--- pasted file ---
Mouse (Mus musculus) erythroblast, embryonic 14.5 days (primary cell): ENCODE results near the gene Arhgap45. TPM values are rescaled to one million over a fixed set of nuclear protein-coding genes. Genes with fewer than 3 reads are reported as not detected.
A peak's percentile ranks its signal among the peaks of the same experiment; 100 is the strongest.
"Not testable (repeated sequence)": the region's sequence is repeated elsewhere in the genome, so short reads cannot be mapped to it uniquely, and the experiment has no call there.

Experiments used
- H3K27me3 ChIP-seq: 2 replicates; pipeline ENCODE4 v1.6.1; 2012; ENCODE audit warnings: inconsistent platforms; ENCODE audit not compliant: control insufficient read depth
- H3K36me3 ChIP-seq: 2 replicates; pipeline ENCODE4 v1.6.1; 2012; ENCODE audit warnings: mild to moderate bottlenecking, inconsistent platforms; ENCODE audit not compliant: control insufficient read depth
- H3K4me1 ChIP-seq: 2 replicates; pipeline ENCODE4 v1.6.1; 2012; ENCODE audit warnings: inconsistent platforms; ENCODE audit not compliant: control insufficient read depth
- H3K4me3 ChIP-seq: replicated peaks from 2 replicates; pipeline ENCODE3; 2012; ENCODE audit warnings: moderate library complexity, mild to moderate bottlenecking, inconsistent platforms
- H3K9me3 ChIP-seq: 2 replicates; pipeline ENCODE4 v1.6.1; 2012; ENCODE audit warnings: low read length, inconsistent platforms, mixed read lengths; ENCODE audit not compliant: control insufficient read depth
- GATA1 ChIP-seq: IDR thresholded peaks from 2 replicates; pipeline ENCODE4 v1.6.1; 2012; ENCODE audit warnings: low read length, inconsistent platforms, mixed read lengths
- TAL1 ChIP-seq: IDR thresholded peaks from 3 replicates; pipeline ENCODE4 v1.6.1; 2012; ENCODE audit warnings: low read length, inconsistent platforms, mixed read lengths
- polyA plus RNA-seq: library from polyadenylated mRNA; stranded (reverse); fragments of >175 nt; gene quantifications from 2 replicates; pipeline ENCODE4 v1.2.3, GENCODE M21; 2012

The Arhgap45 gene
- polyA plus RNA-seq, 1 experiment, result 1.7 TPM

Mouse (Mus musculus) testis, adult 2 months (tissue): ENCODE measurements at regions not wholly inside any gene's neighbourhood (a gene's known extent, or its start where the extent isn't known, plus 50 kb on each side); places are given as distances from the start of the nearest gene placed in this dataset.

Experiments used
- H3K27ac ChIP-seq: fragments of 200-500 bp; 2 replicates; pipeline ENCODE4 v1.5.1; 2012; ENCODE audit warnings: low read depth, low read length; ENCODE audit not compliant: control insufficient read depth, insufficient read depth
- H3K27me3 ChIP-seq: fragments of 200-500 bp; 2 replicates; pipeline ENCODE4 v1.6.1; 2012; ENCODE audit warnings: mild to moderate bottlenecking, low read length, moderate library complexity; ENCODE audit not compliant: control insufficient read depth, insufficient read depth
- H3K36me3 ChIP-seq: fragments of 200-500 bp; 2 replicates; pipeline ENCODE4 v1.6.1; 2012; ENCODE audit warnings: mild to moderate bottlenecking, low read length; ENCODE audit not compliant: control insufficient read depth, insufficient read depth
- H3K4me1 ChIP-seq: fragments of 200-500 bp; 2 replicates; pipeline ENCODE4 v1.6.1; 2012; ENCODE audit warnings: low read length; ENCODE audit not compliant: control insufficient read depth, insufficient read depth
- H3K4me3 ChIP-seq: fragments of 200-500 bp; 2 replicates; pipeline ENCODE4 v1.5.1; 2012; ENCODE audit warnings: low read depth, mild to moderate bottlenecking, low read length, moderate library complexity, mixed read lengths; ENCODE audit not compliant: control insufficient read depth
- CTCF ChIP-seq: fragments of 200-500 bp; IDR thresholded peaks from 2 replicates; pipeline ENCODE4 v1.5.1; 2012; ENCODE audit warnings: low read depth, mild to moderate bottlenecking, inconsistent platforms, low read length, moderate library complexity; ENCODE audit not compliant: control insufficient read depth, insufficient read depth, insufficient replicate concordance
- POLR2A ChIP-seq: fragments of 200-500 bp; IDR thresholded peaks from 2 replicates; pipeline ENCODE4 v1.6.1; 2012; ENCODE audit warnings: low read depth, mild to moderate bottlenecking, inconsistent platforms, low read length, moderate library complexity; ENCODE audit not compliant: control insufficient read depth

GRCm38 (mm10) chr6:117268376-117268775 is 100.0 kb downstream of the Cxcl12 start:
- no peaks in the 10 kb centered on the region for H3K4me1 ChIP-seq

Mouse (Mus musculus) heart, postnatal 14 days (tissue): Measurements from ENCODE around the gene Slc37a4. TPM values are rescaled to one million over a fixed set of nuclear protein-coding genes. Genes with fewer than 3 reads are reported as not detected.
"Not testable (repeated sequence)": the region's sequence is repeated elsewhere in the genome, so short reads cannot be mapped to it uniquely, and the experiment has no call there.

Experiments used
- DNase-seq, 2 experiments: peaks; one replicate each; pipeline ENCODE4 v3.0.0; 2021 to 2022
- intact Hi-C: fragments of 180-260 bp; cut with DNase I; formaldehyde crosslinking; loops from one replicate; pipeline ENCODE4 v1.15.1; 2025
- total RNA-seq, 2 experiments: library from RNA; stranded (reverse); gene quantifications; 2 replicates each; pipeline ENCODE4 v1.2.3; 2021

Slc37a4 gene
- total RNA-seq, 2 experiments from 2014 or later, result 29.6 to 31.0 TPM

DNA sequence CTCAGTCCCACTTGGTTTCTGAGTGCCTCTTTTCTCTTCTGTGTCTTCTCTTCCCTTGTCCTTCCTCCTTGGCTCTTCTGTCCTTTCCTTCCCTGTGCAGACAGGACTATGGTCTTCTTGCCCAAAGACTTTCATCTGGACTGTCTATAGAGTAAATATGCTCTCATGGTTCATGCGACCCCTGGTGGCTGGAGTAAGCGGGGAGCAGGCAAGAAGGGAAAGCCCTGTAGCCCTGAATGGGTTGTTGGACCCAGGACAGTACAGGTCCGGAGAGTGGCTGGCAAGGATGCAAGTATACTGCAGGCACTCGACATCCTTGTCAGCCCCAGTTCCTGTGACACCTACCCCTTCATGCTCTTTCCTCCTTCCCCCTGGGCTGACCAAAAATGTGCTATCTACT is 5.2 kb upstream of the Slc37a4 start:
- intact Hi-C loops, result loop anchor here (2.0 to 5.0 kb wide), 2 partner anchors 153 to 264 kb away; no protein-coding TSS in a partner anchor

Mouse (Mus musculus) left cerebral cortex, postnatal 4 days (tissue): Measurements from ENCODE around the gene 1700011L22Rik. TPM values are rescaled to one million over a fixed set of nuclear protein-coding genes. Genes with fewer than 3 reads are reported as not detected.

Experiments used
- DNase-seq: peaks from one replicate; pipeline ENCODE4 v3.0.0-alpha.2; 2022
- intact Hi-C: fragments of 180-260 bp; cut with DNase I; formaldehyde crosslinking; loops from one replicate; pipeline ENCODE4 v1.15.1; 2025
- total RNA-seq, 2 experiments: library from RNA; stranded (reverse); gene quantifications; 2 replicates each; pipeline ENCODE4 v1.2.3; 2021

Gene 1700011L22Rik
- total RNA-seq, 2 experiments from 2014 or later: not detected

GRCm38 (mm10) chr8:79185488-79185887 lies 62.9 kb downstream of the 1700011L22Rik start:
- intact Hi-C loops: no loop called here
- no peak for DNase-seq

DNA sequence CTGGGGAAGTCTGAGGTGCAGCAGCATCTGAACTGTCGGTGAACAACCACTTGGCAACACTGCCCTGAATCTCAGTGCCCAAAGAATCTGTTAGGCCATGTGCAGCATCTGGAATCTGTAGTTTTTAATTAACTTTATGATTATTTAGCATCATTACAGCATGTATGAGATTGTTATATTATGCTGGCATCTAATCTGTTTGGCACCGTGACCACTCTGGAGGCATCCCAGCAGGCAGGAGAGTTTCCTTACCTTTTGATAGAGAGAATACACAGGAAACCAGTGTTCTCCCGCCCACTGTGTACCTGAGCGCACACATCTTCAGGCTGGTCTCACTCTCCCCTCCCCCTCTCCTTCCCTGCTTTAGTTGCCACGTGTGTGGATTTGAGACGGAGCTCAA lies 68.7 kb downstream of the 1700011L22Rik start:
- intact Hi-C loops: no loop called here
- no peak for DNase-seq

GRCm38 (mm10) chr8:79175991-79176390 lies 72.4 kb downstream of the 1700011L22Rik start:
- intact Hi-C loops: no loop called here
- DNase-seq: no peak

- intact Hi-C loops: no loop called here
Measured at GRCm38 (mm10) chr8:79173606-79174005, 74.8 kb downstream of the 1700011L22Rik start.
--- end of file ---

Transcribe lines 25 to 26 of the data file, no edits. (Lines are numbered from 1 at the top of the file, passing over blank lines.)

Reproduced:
- no peaks in the 10 kb centered on the region for H3K4me1 ChIP-seq

Mouse (Mus musculus) heart, postnatal 14 days (tissue): Measurements from ENCODE around the gene Slc37a4. TPM values are rescaled to one million over a fixed set of nuclear protein-coding genes. Genes with fewer than 3 reads are reported as not detected.